The Prestidigitator

We read in our languishing weekly (it has to be languishing because I haven't published there recently and because this here blog has been rejected there) about a Mexican restaurant with great tilapia tacos at a bargain price. We went there tonight and sat at the bar because it was so crowded. Luckily the whole restaurant was non-smoking. Behind the bar women with white blouses and black pants, ranging in age from around 13 to 40s, moved in and out, sometimes five or six people at a time, usually good-natured and not bumping into one another. A very very young girl with braces and small voice and a clipboard was taking names of people waiting for tables. This was not a perfect job for a girl with a small small voice in a crowded restaurant. After a while a guy sat on a stool near us and took out a deck of blue Bicycle cards. He was shuffling them, a mixture between awkwardly and nimbly. I couldn't tell if he wanted people to ask him if he did tricks. I asked him. He did tricks. What can I say? We picked cards, we put them back, he found them; we shuffled, we picked cards, he found them; we cut cards, we shuffled, etc. He always got his card. He had gone to arts summer camp in Canada where he'd had a bunkmate, who had learned from Doug Henning. The bunkmate's father was Henning's lawyer. Our prestidigitator said he'd looked for his old campmate on the internet but couldn't find him. He lives a block from the restaurant and said he comes there about once a fortnight. Because he used that term and because of the location of the summer camp I asked if he was Canadian, but he said no. Fortnight is a useful term, but like the metric system, it just hasn't caught on here. He said he used to bring a deck of cards to high school and do tricks during recess. He seemed like a shy high school kid grown up who was still using cards to open conversations. He asked us boilerplate questions about where we were from and what we did. He did not seem a natural at patter. He works for a law firm that L recognized as a notorious union-busting operation. But L remained cordial.

Last night we had rented Woody Allen's movie Scoop, in which Allen is the fabulous Splendini who does card tricks and rearranges molecules, so card tricks were on our minds. I wanted our prestidigitator to read our minds but I didn't ask because he didn't seem to be that kind of performer. I thought we would be easy to read as a couple, even though we weren't wearing wedding rings. L doesn't like them and I'd never put mine back on after surgery. L and I shared our food without much comment and when I asked him if he was doing anything with his after-dinner mint wrapper, he gave it to me without batting an eye. He knew I was going to use it in a collage. We decided toward the end of the meal that this was our anniversary dinner. We were married three years ago yesterday, but the wedding was so small and quick we keep forgetting the date. The day we remember is the one we met: June 3, 1995. The prestidigitator said he had a lot of books and DVDs on card tricks and magic, and I said, I thought magicians aren't supposed to give away their secrets. Give is the word, he said. They don't give away their secrets. They sell them. I was surprised by this. I thought that magicians were secretive because of the pseudo-mystical nature of the work, and because it takes so much practice to perfect their show. In the movie Woody Allen had said the same thing over and over at the end of his act --you've been a great audience, you're a credit to your race--delivered with the characteristic Woody Allen stutter and you knew he wasn't supposed to be sincere. It was mindless patter, and supposed to be mindlessly offensive. Our local man wasn't mindless enough. Magic is supposed to look effortless, and even if you're pretending, for effect, that it's difficult, you're still supposed to be smooth. You're supposed to be insincere. We want that polished, infinitely repeated insincerity. It's part of the magic, the unreality. We want it to turn out the same way each time, though there's always that tension that it might not. So the magician has to say the same words, like an incantation. Our prestidigitator said he likes doing card tricks to make people happy. But I think the reason we delight in them is their surety. You pick this card and you put it back in the deck and the guy holds it up--amazing!--the same way, each and every time.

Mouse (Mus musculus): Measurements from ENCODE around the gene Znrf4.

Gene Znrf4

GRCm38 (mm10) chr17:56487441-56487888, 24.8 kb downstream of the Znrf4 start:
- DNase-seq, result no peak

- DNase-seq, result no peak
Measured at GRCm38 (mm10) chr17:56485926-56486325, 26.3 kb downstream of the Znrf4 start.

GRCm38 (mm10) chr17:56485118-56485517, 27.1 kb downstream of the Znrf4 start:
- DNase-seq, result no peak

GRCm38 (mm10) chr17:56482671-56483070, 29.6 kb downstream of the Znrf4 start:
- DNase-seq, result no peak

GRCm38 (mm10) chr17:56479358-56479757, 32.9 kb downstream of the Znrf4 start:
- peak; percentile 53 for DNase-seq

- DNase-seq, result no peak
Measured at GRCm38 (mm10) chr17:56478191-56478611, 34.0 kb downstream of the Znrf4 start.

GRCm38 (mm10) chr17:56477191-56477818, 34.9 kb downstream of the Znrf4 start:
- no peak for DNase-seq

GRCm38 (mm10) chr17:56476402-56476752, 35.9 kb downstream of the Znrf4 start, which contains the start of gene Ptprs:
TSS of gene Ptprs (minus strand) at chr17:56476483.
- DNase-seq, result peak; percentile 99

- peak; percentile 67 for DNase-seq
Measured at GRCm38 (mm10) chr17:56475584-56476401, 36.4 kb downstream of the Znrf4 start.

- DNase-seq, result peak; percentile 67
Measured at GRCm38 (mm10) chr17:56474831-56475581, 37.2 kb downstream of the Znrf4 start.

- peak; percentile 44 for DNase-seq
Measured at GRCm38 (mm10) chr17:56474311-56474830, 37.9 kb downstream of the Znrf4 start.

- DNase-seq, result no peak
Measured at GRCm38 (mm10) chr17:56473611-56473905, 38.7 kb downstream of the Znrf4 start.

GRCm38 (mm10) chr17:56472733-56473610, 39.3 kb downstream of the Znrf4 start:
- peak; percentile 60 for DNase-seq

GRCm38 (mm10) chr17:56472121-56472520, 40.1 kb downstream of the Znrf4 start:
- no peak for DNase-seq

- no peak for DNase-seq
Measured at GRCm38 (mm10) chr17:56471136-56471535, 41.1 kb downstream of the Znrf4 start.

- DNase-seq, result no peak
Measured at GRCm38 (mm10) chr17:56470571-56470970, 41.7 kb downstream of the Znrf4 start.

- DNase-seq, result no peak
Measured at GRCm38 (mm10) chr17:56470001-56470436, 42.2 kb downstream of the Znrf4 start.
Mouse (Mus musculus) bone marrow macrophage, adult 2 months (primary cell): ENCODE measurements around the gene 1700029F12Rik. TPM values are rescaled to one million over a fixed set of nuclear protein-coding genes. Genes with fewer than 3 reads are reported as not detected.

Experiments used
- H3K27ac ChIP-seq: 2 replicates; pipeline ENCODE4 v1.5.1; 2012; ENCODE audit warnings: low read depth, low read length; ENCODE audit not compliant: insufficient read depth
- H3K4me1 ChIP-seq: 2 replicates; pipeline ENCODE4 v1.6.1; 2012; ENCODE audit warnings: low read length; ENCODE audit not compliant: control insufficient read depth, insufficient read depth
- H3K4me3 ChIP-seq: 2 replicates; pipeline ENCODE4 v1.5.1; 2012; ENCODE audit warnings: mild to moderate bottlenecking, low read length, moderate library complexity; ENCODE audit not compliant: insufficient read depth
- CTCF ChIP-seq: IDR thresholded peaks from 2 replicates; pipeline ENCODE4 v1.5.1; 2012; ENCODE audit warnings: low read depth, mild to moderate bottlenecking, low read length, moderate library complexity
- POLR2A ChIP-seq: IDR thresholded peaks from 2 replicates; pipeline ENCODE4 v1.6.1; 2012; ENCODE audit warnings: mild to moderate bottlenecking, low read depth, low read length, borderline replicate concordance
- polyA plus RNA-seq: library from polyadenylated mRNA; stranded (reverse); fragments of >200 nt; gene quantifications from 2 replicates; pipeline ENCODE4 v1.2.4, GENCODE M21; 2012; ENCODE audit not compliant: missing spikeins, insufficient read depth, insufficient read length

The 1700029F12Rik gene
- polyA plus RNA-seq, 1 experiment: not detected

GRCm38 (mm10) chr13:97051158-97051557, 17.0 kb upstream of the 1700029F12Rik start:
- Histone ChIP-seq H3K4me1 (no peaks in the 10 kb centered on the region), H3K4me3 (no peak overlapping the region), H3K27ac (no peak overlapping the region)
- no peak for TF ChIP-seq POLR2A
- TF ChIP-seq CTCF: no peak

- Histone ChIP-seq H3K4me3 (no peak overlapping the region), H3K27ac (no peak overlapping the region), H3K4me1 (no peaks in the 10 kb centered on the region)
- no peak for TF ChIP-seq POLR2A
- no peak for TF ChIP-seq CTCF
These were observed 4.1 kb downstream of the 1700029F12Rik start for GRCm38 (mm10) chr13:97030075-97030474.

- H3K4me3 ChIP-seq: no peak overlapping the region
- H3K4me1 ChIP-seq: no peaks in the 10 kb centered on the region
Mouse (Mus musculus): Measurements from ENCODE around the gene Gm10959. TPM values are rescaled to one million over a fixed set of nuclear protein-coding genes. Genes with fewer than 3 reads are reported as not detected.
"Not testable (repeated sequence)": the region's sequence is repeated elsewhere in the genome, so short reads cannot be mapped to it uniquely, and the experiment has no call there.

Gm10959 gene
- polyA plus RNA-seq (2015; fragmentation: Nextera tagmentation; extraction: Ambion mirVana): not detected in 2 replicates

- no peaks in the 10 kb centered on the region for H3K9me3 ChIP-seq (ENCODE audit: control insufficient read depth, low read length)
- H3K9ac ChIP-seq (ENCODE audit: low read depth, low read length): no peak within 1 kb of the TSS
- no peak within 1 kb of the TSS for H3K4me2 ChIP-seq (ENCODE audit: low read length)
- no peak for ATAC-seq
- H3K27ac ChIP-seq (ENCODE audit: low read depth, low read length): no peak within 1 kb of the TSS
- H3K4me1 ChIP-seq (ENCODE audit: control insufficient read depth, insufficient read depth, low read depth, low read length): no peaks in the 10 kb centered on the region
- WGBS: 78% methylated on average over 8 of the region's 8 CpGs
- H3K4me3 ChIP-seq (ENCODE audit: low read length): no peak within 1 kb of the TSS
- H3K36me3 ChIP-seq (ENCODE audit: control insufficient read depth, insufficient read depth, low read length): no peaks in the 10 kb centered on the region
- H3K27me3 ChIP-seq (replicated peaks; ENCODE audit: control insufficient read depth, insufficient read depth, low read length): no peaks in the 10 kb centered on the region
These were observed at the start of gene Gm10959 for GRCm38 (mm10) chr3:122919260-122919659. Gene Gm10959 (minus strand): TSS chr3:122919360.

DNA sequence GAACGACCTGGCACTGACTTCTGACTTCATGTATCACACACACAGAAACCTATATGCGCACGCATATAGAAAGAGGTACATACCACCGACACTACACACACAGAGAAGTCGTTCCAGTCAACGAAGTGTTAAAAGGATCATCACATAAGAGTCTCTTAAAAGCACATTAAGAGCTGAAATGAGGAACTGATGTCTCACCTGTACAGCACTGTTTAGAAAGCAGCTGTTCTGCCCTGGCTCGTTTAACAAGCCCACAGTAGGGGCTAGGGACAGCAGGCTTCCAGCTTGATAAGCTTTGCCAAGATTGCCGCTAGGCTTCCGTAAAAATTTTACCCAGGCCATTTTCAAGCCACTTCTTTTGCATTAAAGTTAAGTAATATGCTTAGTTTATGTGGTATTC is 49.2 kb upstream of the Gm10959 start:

The tilapia was great, just as the review had told us it would be.